In an attempt to revive the failed business Limited Brands took over the operation in 1988 focussing on clothing for a younger audience.

Limited Brands had become somewhat of a "turnaround" specialist - notably with that of Victoria's Secret and Abercrombie & Fitch's experience was very much the same.

With a mass appeal to a younger audience and high quality garments, Limited Brand's revival was complete as the 90s saw the most succesful period in the companies history resulting in public offering on the New York Stock Exchange in 1996.


David McConnell Sold Used Books Before Avon

The multi-billion dollar cosmetic company was founded in New York 1892 by David McConnell the son of Irish immigrants.

At the time McConnell was selling used books from door to door. After struggling to get his "foot in the door" (no pun intended) he noticed that his main customers were housewives and in an effort to grab their attention he started offering free samples of perfume and cosmetics before he pitched his products.

Realising that there was more interest in the perfume than the books he gave up on his books and set up Avon.


As with many succesful entrepreneurs McConnell was not tied to being a book salesman even though they are always a good thing to sell - Jeff Bezos will testify to that.

He saw that there was an opportunity in another marketplace completely where he had no previous experience or expertise but still decided to go into it. His genius move was to hire women to become sales representatives for the company as he soon realised they were the best marketers for his products.

The company is now a leading player in the cosmetic industry and has millions of sales men and women across the world.


Instagram Was A Bourbon Appreciation App

In 2009 2-year-old Kevin Systrom was a Bourbon and Whiskey enthusiast who wanted to find out where the best places were in California to drink.

The Stanford graduate created the an app called "Burbn" where users would post pictures of their favourite tipple before tagging the bar and which area they were in.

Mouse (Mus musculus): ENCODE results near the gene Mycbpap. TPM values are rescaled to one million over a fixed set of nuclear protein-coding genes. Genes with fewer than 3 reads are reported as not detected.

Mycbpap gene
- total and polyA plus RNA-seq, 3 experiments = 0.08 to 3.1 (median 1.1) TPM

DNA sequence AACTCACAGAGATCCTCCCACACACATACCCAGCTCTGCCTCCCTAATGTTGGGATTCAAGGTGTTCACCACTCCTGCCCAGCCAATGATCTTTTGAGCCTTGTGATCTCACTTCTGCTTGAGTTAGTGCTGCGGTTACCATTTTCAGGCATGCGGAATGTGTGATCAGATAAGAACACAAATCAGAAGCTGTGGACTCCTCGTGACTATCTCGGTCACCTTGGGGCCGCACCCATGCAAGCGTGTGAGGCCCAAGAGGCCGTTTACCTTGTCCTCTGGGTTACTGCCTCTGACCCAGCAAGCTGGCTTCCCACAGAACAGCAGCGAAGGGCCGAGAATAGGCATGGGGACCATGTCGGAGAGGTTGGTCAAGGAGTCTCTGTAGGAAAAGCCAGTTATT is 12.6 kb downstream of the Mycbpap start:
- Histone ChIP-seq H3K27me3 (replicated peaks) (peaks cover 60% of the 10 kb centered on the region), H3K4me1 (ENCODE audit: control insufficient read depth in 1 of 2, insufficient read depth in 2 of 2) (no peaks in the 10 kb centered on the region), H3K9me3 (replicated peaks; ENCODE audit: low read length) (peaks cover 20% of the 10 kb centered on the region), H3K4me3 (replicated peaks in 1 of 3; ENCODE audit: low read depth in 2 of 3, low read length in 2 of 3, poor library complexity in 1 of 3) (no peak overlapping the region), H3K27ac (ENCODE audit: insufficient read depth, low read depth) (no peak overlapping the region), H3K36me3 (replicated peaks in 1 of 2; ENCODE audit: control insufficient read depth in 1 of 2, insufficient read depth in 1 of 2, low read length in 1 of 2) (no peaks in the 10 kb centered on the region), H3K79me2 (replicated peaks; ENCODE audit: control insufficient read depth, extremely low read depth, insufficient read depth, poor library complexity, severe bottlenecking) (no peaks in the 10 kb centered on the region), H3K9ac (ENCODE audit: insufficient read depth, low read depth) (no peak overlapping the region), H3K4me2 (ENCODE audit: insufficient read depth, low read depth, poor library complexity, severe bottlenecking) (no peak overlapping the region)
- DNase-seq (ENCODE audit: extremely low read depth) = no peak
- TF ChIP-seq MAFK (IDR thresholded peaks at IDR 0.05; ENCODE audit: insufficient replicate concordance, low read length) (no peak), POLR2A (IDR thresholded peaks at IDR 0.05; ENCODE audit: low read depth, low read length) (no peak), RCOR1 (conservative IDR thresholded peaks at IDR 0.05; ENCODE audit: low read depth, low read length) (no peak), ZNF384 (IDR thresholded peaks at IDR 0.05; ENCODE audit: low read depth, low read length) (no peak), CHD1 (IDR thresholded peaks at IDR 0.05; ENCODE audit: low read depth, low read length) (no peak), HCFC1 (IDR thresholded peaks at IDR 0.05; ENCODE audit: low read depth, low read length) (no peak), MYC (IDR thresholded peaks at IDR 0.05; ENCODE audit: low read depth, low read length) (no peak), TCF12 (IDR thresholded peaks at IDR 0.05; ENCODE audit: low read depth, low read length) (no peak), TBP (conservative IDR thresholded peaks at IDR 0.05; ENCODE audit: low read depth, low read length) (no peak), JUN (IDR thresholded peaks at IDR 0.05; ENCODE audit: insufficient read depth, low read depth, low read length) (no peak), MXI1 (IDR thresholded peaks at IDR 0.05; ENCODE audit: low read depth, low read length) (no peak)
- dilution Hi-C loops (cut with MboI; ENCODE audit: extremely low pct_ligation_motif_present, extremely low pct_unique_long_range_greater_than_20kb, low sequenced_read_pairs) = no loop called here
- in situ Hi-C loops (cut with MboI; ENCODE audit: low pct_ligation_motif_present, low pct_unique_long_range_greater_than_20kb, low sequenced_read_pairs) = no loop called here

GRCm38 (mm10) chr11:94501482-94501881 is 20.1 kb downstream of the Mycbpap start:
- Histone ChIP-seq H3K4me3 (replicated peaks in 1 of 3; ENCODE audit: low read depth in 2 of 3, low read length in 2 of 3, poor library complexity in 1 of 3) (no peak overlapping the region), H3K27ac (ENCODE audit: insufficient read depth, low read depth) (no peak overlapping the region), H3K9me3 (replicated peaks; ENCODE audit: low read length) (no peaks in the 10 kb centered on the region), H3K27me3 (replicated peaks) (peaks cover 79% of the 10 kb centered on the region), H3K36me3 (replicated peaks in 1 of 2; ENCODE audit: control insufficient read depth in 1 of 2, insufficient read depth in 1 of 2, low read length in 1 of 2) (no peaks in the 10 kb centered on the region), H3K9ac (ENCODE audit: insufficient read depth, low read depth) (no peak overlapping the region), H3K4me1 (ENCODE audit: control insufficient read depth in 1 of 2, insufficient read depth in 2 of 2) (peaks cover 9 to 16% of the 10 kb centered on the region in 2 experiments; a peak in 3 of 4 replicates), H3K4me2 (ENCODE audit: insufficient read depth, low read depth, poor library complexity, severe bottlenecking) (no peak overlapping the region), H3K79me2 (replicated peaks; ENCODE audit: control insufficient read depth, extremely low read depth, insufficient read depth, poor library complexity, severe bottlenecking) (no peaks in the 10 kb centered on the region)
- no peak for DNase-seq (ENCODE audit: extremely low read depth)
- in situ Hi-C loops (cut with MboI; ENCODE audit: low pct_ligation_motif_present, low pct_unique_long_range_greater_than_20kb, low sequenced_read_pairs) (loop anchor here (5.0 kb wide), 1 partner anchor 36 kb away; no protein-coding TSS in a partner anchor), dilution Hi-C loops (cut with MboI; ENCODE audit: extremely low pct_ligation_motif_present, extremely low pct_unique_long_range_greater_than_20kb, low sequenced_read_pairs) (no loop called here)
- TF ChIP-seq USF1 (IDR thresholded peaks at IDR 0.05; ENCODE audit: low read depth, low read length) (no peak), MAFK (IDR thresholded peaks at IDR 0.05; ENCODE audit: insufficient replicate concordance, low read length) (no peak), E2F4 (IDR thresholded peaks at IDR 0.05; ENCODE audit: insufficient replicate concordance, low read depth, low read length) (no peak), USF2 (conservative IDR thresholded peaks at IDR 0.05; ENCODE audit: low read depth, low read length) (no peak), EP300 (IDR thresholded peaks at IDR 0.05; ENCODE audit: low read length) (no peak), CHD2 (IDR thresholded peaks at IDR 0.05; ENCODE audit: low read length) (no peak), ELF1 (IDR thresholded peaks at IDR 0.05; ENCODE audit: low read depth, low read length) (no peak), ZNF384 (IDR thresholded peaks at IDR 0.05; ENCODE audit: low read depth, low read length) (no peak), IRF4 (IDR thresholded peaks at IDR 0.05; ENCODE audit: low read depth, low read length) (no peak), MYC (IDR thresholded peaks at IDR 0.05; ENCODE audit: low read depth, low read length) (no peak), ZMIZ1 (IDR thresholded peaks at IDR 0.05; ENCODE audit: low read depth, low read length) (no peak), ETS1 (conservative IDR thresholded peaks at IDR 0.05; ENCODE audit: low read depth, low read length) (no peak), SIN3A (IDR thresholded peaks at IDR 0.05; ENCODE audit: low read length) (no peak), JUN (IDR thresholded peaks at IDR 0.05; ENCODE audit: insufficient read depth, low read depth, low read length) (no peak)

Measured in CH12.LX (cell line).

The side project started to become serious when the self-taught coder met two Venture Capitalists (VC) in a chance meeting at a party for another startup company called Hutch.


After securing $500,000 from the VC's Systrom set about developing the Burbn brand with his friend from college Mike Krieger.

The trouble was that there wasn't that much enthusiasm for the App as there just wasn't that many Bourbon fanatics in the area.

However, what was a big hit with their users though was the image and comments functionality together with the custom filters.

The pair decided to strip the whole app to just these popular features and renamed it Instagram.

It launched in 2010 and by 2012 Facebook had acquired them for $1billion.


Youtube Was For Video Dating

Whilst working at Paypal three young, budding entrepreneurs decided to create an online dating platform.

All in their late 20s the trio were obviously finding it hard to meet women in the tech industry as they registered the domain on Valentines Day 2005.

Chad Hurley, Steven Chen and Jawed Karim wanted the site to be for casual hookups - like Tinder but at the start of the social media revolution.

The dating part of the site never took off but their video upload service was very easy to use. Similarly to the story of Instagram the tech entrepreneurs redesigned the site purely for video uploads and YouTube was born.


It's 2005 and for those who can remember uploading and watching videos online was not the walk in the park that it is today.

With an easy to use interface the platform made it accessible to the non technical crowd which was one of the major reasons for its success.

The video sharing platform grew exponentially and after just six months they were achieving millions of views a day making it one of the fastest growing websites on the internet.